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Budget: Retail

Chancellor drops hints at online retail tax

shop closure

Shops under threat: (photo by Terry Murden)

The Chancellor dropped broad hints of a tax on online retailers which was an issue raised by Daily Business ahead of today’s statement.

There were few other measures to specifically help bricks and mortar retailers.

David Lonsdale, Director of the Scottish Retail Consortium, said:The Chancellor’s Budget will have a mixed effect for Scottish retail.

“Workers will benefit from the increase in the personal allowance this year and next. With the projected growth in household spending set to almost halve this year compared to last, that commitment will provide timely and welcome support for family finances as inflation and council taxes creep up.

“There was however little in the statement which will actually reduce the cost burdens facing Scottish retailers, perhaps because public sector borrowing is set to add a further £120 billion to the national debt over the next three years.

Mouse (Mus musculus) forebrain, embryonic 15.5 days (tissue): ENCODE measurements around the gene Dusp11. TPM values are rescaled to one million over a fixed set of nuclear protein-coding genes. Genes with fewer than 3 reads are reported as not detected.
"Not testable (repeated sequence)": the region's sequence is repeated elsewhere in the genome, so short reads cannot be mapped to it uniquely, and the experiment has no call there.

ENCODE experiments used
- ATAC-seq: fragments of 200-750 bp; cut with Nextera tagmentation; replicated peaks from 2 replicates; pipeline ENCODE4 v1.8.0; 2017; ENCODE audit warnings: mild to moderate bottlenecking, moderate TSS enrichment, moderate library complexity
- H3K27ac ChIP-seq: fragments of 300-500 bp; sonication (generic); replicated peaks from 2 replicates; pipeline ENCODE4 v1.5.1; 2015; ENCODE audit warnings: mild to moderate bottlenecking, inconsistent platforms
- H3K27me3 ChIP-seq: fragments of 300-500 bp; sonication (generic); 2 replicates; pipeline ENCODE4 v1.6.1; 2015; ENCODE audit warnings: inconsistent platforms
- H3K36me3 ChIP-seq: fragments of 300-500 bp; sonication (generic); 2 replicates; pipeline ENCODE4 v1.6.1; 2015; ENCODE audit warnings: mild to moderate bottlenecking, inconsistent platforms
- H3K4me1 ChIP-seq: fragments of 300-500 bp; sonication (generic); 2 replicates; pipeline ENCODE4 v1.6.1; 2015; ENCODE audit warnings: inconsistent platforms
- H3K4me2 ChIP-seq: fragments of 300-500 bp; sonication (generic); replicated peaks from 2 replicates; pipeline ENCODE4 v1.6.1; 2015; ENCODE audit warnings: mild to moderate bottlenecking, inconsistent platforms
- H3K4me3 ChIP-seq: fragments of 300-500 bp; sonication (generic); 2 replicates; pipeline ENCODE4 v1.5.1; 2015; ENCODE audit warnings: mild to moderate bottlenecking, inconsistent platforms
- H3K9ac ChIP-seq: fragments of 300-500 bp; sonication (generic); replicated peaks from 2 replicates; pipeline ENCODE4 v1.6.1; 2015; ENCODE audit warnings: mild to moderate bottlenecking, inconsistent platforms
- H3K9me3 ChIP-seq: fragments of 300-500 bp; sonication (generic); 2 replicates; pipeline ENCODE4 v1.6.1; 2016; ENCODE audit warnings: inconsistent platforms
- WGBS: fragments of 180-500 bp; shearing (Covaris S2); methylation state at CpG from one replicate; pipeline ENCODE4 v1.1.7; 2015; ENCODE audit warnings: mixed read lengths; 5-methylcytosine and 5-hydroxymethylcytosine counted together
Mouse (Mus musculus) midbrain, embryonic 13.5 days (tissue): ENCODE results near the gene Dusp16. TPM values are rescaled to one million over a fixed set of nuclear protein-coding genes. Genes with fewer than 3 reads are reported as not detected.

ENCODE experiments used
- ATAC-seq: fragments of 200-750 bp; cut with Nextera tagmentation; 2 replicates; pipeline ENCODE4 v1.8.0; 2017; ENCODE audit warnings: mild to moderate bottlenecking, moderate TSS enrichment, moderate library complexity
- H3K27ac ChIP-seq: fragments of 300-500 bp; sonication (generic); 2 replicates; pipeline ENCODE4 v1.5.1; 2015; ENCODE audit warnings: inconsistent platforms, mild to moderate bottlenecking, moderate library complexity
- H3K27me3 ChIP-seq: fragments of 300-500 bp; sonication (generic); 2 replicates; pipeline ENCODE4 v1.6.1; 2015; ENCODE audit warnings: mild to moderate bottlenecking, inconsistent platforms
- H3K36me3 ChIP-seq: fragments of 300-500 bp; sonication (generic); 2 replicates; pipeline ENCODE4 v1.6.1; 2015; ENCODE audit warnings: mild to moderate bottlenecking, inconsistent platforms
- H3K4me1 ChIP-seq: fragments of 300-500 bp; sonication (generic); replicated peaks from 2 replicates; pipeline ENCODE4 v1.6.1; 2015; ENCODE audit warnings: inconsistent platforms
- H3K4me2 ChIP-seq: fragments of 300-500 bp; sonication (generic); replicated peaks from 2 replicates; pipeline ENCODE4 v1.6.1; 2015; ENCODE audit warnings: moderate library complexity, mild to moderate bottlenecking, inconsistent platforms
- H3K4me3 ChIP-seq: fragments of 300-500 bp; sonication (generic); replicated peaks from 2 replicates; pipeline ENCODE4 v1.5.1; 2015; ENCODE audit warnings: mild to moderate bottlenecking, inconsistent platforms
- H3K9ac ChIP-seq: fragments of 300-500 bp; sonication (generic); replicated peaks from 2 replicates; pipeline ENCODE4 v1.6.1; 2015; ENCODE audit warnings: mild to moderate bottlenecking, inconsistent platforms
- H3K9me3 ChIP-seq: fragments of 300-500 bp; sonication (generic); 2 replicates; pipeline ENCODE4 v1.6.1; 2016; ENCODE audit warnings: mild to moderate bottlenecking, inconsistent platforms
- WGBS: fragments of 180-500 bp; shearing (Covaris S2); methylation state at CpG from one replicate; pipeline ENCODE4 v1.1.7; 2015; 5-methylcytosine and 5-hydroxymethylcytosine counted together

“That’s a concern as retailers and others face significant cost increases due to changes in the value of Sterling and government-imposed measures on employment, including from next month, the apprenticeship levy.

“In his remarks about business rates the Chancellor mooted the idea of finding new ways to tax online firms.

“We would suggest a cautious approach towards this. In our industry for example the majority of the top ten online brands are established bricks and mortar retailers, and so conjuring up an online-only tax isn’t the answer to the exorbitant cost of business rates faced by shopkeepers or indeed other sectors facing profound structural changes.

“Indeed the last thing retailers need is yet more tax or effectively double taxation, at a time when they are moving online to meet their customers’ changing shopping habits.

“Ultimately public policy itself is a contributing factor to the rising cost of employing people and maintaining an extensive store footprint, and is making online investment more attractive as the cost and capability of technology improves. What is needed is fundamental reform of rates, so that it better reflects trading conditions and leads to a substantially lower tax burden.

“The Scottish Government is set to receive Barnett consequential funding, and we are keen to see that invested in GDP-enhancing physical and digital infrastructure and in ensuring Scotland is a competitive place to do business.” 

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